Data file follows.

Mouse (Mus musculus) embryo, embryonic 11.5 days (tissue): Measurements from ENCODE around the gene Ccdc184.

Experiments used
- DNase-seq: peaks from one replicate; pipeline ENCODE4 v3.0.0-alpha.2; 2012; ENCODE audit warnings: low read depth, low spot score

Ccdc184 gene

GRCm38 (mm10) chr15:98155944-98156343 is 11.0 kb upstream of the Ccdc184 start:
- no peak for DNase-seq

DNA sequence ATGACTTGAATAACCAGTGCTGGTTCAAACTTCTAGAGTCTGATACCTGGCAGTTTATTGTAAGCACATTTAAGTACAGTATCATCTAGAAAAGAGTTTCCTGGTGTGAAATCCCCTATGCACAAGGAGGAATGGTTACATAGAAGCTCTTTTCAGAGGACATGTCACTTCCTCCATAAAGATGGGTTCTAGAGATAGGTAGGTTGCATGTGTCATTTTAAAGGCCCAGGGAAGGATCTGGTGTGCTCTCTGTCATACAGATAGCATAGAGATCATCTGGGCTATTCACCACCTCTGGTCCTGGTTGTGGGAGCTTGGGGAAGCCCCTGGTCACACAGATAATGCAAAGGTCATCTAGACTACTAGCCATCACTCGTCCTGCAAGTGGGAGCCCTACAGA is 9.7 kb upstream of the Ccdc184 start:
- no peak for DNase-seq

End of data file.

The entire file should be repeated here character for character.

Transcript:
Mouse (Mus musculus) embryo, embryonic 11.5 days (tissue): Measurements from ENCODE around the gene Ccdc184.

Experiments used
- DNase-seq: peaks from one replicate; pipeline ENCODE4 v3.0.0-alpha.2; 2012; ENCODE audit warnings: low read depth, low spot score

Ccdc184 gene

GRCm38 (mm10) chr15:98155944-98156343 is 11.0 kb upstream of the Ccdc184 start:
- no peak for DNase-seq

DNA sequence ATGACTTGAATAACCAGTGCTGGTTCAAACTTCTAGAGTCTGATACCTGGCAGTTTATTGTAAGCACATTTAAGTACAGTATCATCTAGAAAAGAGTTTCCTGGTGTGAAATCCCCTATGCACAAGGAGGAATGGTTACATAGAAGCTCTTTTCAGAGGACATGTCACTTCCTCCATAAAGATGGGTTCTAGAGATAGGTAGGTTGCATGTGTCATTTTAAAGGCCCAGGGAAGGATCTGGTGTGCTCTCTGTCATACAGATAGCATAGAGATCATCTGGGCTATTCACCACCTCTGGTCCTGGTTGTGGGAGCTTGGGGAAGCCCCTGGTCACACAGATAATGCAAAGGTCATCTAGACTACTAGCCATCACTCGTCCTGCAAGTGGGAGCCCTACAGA is 9.7 kb upstream of the Ccdc184 start:
- no peak for DNase-seq